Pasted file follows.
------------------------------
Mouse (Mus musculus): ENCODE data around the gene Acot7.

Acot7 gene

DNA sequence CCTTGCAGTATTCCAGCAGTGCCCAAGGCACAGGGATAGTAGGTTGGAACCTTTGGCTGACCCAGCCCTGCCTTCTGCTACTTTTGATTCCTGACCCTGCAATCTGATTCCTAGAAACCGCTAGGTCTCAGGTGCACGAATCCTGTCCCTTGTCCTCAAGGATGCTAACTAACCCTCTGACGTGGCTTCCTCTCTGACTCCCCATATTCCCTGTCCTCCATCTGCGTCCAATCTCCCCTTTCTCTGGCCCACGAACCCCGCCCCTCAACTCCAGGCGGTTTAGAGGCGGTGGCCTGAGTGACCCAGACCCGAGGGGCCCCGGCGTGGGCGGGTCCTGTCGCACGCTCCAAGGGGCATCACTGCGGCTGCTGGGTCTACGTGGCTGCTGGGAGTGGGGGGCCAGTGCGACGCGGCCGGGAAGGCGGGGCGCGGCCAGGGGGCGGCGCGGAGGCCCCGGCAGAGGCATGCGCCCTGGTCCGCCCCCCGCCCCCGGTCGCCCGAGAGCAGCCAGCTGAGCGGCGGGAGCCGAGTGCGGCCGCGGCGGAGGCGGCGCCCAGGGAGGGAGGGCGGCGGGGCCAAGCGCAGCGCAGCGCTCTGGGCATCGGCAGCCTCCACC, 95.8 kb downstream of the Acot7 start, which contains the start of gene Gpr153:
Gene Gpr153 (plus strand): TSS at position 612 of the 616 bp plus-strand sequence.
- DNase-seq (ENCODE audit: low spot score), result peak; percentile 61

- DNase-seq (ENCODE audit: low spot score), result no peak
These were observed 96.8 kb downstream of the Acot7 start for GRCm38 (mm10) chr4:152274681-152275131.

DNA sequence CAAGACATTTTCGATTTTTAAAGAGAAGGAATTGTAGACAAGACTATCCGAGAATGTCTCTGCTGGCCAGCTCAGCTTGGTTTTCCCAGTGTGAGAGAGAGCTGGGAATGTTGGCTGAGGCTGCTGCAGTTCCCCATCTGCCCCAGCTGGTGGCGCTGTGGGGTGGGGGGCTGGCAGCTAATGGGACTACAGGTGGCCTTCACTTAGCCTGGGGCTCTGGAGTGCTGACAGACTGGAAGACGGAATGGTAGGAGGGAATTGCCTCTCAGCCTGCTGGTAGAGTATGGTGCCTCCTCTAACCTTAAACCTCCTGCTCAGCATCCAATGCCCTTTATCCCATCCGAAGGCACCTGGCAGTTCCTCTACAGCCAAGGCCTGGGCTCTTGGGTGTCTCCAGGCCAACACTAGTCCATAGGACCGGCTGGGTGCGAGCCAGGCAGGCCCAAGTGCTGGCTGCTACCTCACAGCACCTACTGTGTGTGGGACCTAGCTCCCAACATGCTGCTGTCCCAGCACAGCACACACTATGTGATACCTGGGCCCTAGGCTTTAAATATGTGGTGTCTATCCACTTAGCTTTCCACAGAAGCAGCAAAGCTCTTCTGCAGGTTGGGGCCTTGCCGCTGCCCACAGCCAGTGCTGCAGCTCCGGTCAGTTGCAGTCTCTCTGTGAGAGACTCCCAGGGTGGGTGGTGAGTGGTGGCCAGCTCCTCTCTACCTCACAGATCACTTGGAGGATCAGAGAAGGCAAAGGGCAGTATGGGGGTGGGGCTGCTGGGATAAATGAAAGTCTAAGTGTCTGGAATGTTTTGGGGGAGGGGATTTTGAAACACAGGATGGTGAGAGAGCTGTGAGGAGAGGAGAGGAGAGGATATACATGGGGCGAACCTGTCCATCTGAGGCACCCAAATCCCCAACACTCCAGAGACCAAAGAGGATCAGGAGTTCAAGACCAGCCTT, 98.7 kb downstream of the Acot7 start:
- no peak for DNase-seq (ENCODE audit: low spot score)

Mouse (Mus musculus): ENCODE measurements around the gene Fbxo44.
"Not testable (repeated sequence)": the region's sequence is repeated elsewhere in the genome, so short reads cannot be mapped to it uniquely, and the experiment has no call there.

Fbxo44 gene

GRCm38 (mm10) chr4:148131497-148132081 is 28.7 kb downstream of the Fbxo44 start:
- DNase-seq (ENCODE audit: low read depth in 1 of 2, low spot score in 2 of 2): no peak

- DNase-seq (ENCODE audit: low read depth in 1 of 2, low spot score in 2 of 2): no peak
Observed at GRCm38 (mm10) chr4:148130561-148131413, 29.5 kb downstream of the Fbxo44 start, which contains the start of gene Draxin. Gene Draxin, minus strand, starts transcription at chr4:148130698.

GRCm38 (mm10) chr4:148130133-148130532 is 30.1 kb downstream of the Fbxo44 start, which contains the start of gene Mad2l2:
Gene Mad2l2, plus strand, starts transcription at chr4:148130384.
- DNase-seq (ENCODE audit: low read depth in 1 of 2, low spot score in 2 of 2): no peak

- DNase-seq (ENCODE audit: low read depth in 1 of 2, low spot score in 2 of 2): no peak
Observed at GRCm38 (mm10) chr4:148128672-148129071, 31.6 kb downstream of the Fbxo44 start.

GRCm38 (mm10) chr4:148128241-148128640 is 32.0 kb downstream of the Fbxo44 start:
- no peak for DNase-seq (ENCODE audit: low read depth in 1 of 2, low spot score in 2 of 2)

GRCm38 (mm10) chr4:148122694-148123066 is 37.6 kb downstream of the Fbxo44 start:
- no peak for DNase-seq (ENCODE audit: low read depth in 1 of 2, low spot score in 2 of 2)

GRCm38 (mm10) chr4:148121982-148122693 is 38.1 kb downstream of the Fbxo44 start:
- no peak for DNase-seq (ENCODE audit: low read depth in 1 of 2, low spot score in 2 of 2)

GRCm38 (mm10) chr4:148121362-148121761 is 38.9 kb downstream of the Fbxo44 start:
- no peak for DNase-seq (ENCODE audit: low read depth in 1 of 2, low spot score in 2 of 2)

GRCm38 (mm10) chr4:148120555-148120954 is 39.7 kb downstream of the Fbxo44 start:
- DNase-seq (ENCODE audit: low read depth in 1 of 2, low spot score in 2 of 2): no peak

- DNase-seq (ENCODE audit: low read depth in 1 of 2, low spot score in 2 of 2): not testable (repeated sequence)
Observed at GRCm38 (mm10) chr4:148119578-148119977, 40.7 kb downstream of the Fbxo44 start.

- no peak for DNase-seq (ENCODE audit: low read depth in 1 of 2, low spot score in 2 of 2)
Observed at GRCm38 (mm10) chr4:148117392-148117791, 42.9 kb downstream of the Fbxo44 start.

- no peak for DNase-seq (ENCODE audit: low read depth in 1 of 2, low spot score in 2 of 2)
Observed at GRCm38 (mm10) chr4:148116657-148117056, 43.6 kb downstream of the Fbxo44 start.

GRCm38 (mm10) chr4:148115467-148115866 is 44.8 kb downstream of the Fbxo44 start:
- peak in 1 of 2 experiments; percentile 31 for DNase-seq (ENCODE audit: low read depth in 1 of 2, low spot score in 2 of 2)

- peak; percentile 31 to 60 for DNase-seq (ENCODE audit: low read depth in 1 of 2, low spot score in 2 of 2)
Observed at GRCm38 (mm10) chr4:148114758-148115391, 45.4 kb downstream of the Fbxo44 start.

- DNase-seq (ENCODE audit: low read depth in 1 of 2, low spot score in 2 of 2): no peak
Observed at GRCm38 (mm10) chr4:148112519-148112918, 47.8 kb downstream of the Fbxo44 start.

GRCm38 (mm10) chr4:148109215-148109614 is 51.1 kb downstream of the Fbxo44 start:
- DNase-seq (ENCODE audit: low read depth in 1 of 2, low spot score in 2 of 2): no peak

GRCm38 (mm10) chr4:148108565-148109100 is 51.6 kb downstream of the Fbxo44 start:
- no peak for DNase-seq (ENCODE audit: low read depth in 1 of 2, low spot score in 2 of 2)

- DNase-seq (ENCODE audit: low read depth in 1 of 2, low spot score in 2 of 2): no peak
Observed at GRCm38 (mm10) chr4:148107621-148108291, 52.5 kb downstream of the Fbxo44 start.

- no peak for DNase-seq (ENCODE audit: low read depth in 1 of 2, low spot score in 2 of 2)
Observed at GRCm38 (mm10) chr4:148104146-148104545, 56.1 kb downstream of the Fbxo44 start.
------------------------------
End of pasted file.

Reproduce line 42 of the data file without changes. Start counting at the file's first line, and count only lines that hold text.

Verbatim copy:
- DNase-seq (ENCODE audit: low read depth in 1 of 2, low spot score in 2 of 2): no peak